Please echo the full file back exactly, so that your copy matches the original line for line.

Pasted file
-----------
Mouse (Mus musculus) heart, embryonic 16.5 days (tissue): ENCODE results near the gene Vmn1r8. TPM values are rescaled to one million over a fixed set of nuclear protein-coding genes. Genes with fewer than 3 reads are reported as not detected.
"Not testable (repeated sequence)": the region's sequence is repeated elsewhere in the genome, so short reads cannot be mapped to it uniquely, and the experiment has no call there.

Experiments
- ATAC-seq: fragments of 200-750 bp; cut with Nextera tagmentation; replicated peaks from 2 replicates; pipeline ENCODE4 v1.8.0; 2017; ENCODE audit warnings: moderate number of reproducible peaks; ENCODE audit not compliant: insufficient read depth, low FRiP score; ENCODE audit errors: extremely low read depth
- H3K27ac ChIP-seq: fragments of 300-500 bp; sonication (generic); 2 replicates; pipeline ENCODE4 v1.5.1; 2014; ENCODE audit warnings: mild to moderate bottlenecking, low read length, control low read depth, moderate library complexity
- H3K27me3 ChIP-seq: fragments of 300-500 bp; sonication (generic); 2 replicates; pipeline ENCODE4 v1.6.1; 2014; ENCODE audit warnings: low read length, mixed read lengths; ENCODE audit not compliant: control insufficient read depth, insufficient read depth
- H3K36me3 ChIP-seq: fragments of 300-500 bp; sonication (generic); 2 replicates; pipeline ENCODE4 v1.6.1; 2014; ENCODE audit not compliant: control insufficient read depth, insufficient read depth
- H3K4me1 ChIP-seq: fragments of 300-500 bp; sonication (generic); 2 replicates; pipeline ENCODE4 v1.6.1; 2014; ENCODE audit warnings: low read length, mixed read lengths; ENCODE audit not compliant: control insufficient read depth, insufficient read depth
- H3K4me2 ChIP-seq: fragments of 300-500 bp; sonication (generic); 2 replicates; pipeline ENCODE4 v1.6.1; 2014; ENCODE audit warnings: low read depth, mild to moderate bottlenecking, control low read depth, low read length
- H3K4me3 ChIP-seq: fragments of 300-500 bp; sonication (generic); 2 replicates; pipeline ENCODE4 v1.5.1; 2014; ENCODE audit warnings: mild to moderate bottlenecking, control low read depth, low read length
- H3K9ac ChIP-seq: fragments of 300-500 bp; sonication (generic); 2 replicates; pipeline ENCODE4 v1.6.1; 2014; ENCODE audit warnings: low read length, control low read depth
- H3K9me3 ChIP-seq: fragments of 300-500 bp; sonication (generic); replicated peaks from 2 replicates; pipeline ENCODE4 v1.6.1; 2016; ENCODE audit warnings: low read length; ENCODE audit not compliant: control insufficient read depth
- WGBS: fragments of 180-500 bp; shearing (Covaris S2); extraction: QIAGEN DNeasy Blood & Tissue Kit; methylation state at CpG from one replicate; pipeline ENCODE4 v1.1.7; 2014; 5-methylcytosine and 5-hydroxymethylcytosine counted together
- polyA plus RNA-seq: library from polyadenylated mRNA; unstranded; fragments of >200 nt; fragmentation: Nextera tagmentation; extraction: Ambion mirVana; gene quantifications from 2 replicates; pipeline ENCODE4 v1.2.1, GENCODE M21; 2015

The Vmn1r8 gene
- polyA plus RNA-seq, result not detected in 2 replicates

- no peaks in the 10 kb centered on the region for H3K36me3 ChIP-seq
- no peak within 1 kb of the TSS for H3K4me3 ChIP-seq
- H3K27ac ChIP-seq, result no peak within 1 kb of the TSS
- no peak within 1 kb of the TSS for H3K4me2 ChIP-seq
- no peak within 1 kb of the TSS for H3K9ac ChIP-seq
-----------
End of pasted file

Mouse (Mus musculus) heart, embryonic 16.5 days (tissue): ENCODE results near the gene Vmn1r8. TPM values are rescaled to one million over a fixed set of nuclear protein-coding genes. Genes with fewer than 3 reads are reported as not detected.
"Not testable (repeated sequence)": the region's sequence is repeated elsewhere in the genome, so short reads cannot be mapped to it uniquely, and the experiment has no call there.

Experiments
- ATAC-seq: fragments of 200-750 bp; cut with Nextera tagmentation; replicated peaks from 2 replicates; pipeline ENCODE4 v1.8.0; 2017; ENCODE audit warnings: moderate number of reproducible peaks; ENCODE audit not compliant: insufficient read depth, low FRiP score; ENCODE audit errors: extremely low read depth
- H3K27ac ChIP-seq: fragments of 300-500 bp; sonication (generic); 2 replicates; pipeline ENCODE4 v1.5.1; 2014; ENCODE audit warnings: mild to moderate bottlenecking, low read length, control low read depth, moderate library complexity
- H3K27me3 ChIP-seq: fragments of 300-500 bp; sonication (generic); 2 replicates; pipeline ENCODE4 v1.6.1; 2014; ENCODE audit warnings: low read length, mixed read lengths; ENCODE audit not compliant: control insufficient read depth, insufficient read depth
- H3K36me3 ChIP-seq: fragments of 300-500 bp; sonication (generic); 2 replicates; pipeline ENCODE4 v1.6.1; 2014; ENCODE audit not compliant: control insufficient read depth, insufficient read depth
- H3K4me1 ChIP-seq: fragments of 300-500 bp; sonication (generic); 2 replicates; pipeline ENCODE4 v1.6.1; 2014; ENCODE audit warnings: low read length, mixed read lengths; ENCODE audit not compliant: control insufficient read depth, insufficient read depth
- H3K4me2 ChIP-seq: fragments of 300-500 bp; sonication (generic); 2 replicates; pipeline ENCODE4 v1.6.1; 2014; ENCODE audit warnings: low read depth, mild to moderate bottlenecking, control low read depth, low read length
- H3K4me3 ChIP-seq: fragments of 300-500 bp; sonication (generic); 2 replicates; pipeline ENCODE4 v1.5.1; 2014; ENCODE audit warnings: mild to moderate bottlenecking, control low read depth, low read length
- H3K9ac ChIP-seq: fragments of 300-500 bp; sonication (generic); 2 replicates; pipeline ENCODE4 v1.6.1; 2014; ENCODE audit warnings: low read length, control low read depth
- H3K9me3 ChIP-seq: fragments of 300-500 bp; sonication (generic); replicated peaks from 2 replicates; pipeline ENCODE4 v1.6.1; 2016; ENCODE audit warnings: low read length; ENCODE audit not compliant: control insufficient read depth
- WGBS: fragments of 180-500 bp; shearing (Covaris S2); extraction: QIAGEN DNeasy Blood & Tissue Kit; methylation state at CpG from one replicate; pipeline ENCODE4 v1.1.7; 2014; 5-methylcytosine and 5-hydroxymethylcytosine counted together
- polyA plus RNA-seq: library from polyadenylated mRNA; unstranded; fragments of >200 nt; fragmentation: Nextera tagmentation; extraction: Ambion mirVana; gene quantifications from 2 replicates; pipeline ENCODE4 v1.2.1, GENCODE M21; 2015

The Vmn1r8 gene
- polyA plus RNA-seq, result not detected in 2 replicates

- no peaks in the 10 kb centered on the region for H3K36me3 ChIP-seq
- no peak within 1 kb of the TSS for H3K4me3 ChIP-seq
- H3K27ac ChIP-seq, result no peak within 1 kb of the TSS
- no peak within 1 kb of the TSS for H3K4me2 ChIP-seq
- no peak within 1 kb of the TSS for H3K9ac ChIP-seq